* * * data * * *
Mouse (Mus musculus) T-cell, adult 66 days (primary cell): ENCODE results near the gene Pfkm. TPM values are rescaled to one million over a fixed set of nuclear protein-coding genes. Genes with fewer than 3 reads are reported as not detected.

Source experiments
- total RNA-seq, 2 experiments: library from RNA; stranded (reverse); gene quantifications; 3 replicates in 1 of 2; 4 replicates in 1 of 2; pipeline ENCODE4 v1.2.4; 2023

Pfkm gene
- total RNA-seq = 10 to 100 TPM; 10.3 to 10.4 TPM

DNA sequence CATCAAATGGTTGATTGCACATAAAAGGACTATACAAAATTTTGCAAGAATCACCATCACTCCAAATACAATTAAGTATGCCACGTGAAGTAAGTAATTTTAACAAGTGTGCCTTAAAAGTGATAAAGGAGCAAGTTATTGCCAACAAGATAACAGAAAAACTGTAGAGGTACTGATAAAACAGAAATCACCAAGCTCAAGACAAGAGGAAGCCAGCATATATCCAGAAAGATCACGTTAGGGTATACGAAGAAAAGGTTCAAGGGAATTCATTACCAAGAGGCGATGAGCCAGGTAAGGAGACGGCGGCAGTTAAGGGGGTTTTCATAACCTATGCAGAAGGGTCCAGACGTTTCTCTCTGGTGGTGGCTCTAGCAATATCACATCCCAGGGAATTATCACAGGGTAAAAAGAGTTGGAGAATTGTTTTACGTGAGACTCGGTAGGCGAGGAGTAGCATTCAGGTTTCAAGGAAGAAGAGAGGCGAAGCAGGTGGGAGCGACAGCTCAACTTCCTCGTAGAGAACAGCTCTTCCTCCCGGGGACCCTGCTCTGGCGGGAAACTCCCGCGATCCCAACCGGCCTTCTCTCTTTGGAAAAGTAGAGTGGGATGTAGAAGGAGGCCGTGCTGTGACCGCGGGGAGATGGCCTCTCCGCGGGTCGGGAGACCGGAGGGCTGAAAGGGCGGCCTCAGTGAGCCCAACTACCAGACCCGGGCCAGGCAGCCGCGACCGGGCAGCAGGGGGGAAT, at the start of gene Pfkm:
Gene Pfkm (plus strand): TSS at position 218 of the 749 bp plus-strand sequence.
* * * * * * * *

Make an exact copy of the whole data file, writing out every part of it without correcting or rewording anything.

Mouse (Mus musculus) T-cell, adult 66 days (primary cell): ENCODE results near the gene Pfkm. TPM values are rescaled to one million over a fixed set of nuclear protein-coding genes. Genes with fewer than 3 reads are reported as not detected.

Source experiments
- total RNA-seq, 2 experiments: library from RNA; stranded (reverse); gene quantifications; 3 replicates in 1 of 2; 4 replicates in 1 of 2; pipeline ENCODE4 v1.2.4; 2023

Pfkm gene
- total RNA-seq = 10 to 100 TPM; 10.3 to 10.4 TPM

DNA sequence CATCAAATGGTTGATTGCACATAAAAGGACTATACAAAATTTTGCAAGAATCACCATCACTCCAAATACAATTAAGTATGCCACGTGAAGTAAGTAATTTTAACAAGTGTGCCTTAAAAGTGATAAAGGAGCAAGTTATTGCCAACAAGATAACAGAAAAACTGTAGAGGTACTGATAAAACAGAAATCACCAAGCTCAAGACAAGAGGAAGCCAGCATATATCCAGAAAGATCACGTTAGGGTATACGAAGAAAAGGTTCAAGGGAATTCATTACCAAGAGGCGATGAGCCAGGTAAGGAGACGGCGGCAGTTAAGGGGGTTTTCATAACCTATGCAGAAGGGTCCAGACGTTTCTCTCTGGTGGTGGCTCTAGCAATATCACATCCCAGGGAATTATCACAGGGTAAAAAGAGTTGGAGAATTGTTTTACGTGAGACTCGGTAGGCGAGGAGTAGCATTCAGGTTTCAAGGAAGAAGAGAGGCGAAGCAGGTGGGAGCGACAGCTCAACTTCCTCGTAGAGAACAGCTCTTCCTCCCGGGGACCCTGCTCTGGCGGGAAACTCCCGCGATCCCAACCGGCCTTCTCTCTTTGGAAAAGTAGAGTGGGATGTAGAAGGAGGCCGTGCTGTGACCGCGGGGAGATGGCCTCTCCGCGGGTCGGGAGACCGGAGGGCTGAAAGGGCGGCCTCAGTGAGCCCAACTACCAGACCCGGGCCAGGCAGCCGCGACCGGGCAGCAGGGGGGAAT, at the start of gene Pfkm:
Gene Pfkm (plus strand): TSS at position 218 of the 749 bp plus-strand sequence.